local media insider
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Local media are now selling mass text subscriptions

Subtext supplies the platform

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Subtext is a new way for local media to send and manage mass text messages. The benefits are simple to understand:  Texts have a 90% view rate and allow reporters to talk one on one with the audience in a private setting. 

Subtext comes with a subscription module, so texted reports can be sold like newsletters, or bundled into other subscription offerings. Cohn claims a 60% reduction in churn where text is bundled in. 

The platform is developed by Advance Alpha Group, the technology incubator arm of media company Advance Local, and is part of its aggressive leap into digital. 

Senior Director David Cohn, said newspapers and other media companies are using the software in three basic ways. 

First, they can build subscriptions directly. That is, people pay to get, say, the Sports Report, by text, or bundle it into new subscription offerings. 

Second, they can add on to an existing membership or subscription program to retain members. This model is used by the Chicago Tribune and other newspapers.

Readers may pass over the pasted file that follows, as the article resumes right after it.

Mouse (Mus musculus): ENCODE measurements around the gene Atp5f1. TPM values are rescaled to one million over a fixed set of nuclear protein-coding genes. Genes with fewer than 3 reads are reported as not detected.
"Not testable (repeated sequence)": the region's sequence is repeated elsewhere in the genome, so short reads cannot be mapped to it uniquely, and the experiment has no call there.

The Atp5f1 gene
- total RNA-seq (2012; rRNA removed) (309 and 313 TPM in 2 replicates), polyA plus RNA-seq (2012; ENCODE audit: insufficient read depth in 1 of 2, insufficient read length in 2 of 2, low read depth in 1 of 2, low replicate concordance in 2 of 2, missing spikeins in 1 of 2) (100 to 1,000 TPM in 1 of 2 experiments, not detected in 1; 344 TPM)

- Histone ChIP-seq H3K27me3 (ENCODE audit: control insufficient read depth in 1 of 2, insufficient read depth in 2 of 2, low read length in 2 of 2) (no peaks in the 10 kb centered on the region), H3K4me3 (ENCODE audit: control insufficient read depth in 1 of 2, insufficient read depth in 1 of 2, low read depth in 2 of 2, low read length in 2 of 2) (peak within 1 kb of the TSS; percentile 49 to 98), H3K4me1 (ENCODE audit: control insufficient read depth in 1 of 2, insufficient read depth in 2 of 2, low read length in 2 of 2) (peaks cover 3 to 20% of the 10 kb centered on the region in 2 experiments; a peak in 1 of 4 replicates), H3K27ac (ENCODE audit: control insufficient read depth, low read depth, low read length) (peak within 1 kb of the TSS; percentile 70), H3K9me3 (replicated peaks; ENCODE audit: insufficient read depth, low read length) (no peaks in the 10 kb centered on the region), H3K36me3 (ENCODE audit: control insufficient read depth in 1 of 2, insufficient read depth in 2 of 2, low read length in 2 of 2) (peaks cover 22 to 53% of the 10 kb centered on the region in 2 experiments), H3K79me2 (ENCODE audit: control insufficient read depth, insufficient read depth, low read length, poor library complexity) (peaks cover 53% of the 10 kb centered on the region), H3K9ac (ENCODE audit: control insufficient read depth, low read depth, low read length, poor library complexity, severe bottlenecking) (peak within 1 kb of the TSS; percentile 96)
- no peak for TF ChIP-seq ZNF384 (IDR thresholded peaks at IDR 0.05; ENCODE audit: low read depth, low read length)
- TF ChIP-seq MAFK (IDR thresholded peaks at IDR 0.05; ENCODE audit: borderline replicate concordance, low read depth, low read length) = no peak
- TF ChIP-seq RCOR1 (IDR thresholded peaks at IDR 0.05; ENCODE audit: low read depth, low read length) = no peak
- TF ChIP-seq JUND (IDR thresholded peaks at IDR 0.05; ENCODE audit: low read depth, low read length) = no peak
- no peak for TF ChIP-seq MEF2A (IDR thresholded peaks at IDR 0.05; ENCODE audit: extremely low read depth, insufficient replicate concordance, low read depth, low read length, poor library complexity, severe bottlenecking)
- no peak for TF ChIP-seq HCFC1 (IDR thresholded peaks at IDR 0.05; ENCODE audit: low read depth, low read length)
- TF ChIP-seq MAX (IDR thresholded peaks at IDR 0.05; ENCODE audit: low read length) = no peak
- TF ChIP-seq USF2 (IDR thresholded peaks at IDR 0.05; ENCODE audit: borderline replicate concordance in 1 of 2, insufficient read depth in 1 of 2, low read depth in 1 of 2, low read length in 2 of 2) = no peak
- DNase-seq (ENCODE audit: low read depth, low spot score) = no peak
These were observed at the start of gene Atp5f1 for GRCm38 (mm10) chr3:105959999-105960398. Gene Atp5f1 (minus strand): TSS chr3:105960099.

Finally, some companies use the platform to build engagement, keeping the service free and open to the public to attract users for later conversions. 

On the front end, the software supplies a widget on the website. Use case studies so far focus primarily on sports, politics and covid. 

“It does not have to be local news,” Cohn said. “It could be national vertical. It could be someone who covers beer in Portland.” A columnist for Inc. is looking at the platform, and Cohn foresees reaching into other markets such as brands.  

The range of subscription prices is about $3 to $10 a month. 

For example, the free Metro Silicon Valley newspaper now provides a paid political report for $8.

San Francisco political columnist Joe Eskenazi sells his insider report for $4 a month, taking tips from subscribers 

The engagement model also works to form one-on-one relationships with readers at the top of the funnel, using the data to get a conversion later.

On the management side,  the administrator can see and respond to messages one-on-one organized from a laptop or iPad. Here’s the view: 

To make them easier to manage, texts are organized into ‘campaigns’.

The business model for subscription campaigns is a revenue share, with Subtext taking 20%. Engagement campaigns are charged a SAAS licensing fee based on the number of subscribers across all campaigns. 

The platform is now used by Gannet, Tribune, Newsday and Glacier Media. Cohn says that with the demand for COVID news, subscribers have grown by 300%, and that COVID-based campaigns alone now have 200,000 sign-ups. 

The year-old company now sends 1 million texts per month across all campaigns to 100,000 subscribers. 

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